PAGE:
Roncesvalles businesses reeling from seasons of construction are breathing a sigh of relief this winter as road work takes a break during the cold months.
“The street is open and we want people to come shop on Roncesvalles,” said Leonard McAuley, chair of the business continuity committee, the Roncesvalles Business Improvement Area’s construction watchdog. “When construction’s done, it’ll be the hottest street in the city.”
Businesses are hoping the ‘when’ is not far away. With construction already many months overdue and having endured complications with transit and gas lines, many are still feeling the pinch.
“My business has been affected at least 40 percent,” said Ania Fleszer, co-owner of Roncesvalles Hair Salon and Skin care. “I’m barely surviving here now. Obviously everybody’s frustrated.”
A sign on her door reads: “Construction sucks, but we totally understand it needs to be done. In the meantime we could use your help. It’s been tough, like really tough. So please support the community. Shop Roncy.”
The signs were printed by the business association and distributed to area shops to encourage customers to keep coming.
Fleszer said if it weren’t for the fact she moved her establishment to a cheaper and more accessible part of the street right before construction started, she’d be out of business.
“We were lucky because people can still kind of reach us coming from Dundas or the subway,” Fleszer said. She noted she’s had some clients who have broken arms getting tripped up in the construction and some have told her they’ll only return when the street is fully accessible again for good.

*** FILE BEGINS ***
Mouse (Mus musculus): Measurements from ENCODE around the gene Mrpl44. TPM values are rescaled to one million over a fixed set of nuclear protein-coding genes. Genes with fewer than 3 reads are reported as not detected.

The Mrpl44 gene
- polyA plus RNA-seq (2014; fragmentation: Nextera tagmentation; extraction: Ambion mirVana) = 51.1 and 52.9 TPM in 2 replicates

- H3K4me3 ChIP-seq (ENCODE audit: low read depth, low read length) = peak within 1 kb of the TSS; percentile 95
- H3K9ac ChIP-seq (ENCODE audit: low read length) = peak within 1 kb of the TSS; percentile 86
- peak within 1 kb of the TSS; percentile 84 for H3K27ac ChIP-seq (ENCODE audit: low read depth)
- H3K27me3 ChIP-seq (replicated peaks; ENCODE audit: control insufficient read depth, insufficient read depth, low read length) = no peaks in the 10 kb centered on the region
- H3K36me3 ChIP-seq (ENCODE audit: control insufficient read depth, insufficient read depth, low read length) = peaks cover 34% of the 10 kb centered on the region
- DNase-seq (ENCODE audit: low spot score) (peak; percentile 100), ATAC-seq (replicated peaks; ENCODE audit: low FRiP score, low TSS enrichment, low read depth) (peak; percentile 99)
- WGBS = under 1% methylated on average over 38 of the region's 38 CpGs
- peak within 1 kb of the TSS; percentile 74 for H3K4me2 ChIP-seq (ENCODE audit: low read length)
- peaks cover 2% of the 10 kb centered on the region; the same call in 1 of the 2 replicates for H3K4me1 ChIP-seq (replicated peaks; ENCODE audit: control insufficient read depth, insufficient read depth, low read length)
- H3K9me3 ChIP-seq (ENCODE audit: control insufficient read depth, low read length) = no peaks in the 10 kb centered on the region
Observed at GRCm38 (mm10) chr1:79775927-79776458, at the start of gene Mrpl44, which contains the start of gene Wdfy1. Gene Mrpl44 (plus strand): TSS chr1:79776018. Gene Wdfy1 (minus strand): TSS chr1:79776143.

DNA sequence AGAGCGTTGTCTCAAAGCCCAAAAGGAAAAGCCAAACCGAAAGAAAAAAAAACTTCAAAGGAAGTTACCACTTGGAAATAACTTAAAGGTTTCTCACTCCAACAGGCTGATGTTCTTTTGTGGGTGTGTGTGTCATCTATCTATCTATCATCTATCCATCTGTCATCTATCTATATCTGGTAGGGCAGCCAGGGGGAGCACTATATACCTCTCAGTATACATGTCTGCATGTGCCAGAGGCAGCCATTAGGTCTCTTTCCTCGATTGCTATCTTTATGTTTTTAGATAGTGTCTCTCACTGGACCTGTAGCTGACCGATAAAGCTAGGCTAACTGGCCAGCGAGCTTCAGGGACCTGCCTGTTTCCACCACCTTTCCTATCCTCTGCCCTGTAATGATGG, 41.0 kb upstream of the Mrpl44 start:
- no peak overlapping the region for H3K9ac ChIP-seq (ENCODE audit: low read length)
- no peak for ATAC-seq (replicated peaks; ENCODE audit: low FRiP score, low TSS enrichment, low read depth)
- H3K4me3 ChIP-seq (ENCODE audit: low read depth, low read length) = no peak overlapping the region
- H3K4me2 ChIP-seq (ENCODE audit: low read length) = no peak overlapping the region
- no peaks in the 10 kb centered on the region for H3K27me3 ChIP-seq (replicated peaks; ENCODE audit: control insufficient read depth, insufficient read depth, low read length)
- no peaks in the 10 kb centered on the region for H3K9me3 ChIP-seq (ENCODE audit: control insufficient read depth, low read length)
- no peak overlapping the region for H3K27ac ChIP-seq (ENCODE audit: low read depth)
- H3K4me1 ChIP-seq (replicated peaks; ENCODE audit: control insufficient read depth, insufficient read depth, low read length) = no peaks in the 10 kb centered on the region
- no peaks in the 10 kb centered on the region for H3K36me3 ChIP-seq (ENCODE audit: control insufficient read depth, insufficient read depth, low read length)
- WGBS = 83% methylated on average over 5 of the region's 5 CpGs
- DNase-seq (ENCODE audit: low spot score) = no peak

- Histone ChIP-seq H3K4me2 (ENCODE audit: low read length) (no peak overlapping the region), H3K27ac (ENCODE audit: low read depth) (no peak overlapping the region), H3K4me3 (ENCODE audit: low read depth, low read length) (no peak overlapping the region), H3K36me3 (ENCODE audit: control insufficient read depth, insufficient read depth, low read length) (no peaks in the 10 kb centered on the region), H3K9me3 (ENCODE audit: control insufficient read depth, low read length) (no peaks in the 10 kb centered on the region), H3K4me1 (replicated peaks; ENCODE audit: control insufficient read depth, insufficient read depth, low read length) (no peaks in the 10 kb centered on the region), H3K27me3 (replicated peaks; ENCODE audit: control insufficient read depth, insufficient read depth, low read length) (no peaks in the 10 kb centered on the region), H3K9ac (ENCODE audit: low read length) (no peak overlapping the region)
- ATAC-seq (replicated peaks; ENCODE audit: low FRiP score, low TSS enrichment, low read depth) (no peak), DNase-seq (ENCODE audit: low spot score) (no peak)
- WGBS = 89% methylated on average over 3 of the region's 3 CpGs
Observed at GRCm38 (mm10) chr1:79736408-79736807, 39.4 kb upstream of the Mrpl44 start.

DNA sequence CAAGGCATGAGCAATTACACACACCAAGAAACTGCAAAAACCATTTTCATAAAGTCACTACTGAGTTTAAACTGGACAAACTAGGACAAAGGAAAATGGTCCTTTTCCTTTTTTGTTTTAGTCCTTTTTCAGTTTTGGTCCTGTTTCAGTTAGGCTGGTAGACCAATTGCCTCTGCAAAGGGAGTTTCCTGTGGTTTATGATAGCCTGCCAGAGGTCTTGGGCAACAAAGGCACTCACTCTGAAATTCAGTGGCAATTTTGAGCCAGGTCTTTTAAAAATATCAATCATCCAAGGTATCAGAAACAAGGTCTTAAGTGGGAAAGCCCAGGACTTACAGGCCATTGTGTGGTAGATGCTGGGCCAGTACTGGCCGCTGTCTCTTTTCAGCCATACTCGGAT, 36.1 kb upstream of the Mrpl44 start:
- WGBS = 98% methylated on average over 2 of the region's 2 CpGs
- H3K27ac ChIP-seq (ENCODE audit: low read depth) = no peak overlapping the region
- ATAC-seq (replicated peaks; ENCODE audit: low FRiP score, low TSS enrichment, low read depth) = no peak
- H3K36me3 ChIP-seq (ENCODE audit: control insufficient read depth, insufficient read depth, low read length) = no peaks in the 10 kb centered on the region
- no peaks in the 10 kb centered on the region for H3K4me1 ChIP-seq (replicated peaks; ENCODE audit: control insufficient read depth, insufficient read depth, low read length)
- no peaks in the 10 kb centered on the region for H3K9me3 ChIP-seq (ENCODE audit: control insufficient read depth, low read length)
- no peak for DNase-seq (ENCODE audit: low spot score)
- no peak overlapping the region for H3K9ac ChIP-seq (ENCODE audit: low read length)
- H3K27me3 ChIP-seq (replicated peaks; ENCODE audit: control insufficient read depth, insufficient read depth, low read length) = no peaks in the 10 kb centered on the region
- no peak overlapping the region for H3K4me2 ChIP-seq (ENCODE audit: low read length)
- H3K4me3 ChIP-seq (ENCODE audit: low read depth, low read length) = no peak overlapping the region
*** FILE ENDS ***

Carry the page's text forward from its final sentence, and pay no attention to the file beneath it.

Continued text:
Two-way traffic reopened on Roncesvalles Avenue Dec. 10, just in time for the busy shopping season. As a boost to the area, parking on the street has been free since then in legal spots.
At the invitation of the Business Improvement Area, Mayor Rob Ford also recently toured the area and pledged to keep a personal eye on developments.
But even with construction suspended, some businesses say they’re still feeling the pain. Where the sidewalk has been widened, streetcars now face a tighter squeeze alongside parked cars. Such a tight squeeze in fact that they sometimes can’t get by until drivers move their cars. With daily occurrences, shop owners say the street still gets jammed up with traffic.
“We need some time for people to get used to it,” says McAuley.
He says there still needs to be some education for drivers so they know to leave more room for streetcars when parking.
Construction is set to resume sometime in April and the city has said it should take approximately three months to complete, weather permitting. McAuley said his committee plans to coordinate with the contractors to make sure there is minimal disruption to businesses for the remainder of the work.
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